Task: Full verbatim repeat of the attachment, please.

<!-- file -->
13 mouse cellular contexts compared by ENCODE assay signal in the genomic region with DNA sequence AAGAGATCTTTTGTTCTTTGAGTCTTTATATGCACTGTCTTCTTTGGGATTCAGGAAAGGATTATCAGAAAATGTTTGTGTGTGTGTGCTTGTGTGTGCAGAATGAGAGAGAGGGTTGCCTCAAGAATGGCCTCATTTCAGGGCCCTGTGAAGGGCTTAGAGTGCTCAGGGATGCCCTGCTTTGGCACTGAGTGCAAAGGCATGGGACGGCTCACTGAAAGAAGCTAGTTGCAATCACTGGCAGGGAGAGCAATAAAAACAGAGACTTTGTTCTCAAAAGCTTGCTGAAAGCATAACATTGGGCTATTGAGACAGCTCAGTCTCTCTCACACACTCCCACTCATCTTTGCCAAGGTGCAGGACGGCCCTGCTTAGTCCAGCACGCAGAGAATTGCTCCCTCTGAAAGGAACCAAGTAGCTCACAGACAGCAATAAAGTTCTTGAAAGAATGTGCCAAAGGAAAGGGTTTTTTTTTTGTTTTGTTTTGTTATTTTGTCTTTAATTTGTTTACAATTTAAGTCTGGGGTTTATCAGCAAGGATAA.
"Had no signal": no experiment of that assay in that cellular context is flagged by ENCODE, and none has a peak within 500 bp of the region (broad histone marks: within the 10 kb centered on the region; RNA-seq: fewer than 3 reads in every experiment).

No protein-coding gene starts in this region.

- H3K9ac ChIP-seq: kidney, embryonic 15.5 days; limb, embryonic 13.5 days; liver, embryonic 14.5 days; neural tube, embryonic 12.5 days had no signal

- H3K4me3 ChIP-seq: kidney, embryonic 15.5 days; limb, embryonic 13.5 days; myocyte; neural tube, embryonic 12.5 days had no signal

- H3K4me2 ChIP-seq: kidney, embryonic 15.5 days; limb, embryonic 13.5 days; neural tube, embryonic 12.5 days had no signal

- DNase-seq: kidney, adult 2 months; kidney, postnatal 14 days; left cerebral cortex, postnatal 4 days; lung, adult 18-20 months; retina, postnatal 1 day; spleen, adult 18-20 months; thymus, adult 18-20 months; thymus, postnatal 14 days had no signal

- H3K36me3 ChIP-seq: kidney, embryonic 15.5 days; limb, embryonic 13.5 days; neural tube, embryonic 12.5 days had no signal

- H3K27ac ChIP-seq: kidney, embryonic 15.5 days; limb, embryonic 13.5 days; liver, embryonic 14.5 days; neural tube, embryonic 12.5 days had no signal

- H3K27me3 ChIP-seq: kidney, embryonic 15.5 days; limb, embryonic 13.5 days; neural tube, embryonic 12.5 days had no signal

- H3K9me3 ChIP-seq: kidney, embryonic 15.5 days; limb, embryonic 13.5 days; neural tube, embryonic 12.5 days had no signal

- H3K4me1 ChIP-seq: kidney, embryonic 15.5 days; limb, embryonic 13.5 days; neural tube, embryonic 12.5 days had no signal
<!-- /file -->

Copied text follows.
13 mouse cellular contexts compared by ENCODE assay signal in the genomic region with DNA sequence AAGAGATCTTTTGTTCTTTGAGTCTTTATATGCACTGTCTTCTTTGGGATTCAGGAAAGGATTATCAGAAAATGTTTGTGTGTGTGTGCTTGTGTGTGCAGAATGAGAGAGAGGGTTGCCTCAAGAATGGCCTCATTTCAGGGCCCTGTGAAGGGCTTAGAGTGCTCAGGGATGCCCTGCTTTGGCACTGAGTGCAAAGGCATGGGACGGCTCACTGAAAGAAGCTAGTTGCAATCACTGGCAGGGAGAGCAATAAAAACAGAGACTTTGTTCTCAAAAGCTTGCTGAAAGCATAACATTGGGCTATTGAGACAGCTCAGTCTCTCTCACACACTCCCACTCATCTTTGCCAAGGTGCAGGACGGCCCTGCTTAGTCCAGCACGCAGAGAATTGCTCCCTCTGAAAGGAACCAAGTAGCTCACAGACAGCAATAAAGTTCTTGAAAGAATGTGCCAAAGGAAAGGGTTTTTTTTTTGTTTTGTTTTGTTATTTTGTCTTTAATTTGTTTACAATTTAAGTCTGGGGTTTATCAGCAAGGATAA.
"Had no signal": no experiment of that assay in that cellular context is flagged by ENCODE, and none has a peak within 500 bp of the region (broad histone marks: within the 10 kb centered on the region; RNA-seq: fewer than 3 reads in every experiment).

No protein-coding gene starts in this region.

- H3K9ac ChIP-seq: kidney, embryonic 15.5 days; limb, embryonic 13.5 days; liver, embryonic 14.5 days; neural tube, embryonic 12.5 days had no signal

- H3K4me3 ChIP-seq: kidney, embryonic 15.5 days; limb, embryonic 13.5 days; myocyte; neural tube, embryonic 12.5 days had no signal

- H3K4me2 ChIP-seq: kidney, embryonic 15.5 days; limb, embryonic 13.5 days; neural tube, embryonic 12.5 days had no signal

- DNase-seq: kidney, adult 2 months; kidney, postnatal 14 days; left cerebral cortex, postnatal 4 days; lung, adult 18-20 months; retina, postnatal 1 day; spleen, adult 18-20 months; thymus, adult 18-20 months; thymus, postnatal 14 days had no signal

- H3K36me3 ChIP-seq: kidney, embryonic 15.5 days; limb, embryonic 13.5 days; neural tube, embryonic 12.5 days had no signal

- H3K27ac ChIP-seq: kidney, embryonic 15.5 days; limb, embryonic 13.5 days; liver, embryonic 14.5 days; neural tube, embryonic 12.5 days had no signal

- H3K27me3 ChIP-seq: kidney, embryonic 15.5 days; limb, embryonic 13.5 days; neural tube, embryonic 12.5 days had no signal

- H3K9me3 ChIP-seq: kidney, embryonic 15.5 days; limb, embryonic 13.5 days; neural tube, embryonic 12.5 days had no signal

- H3K4me1 ChIP-seq: kidney, embryonic 15.5 days; limb, embryonic 13.5 days; neural tube, embryonic 12.5 days had no signal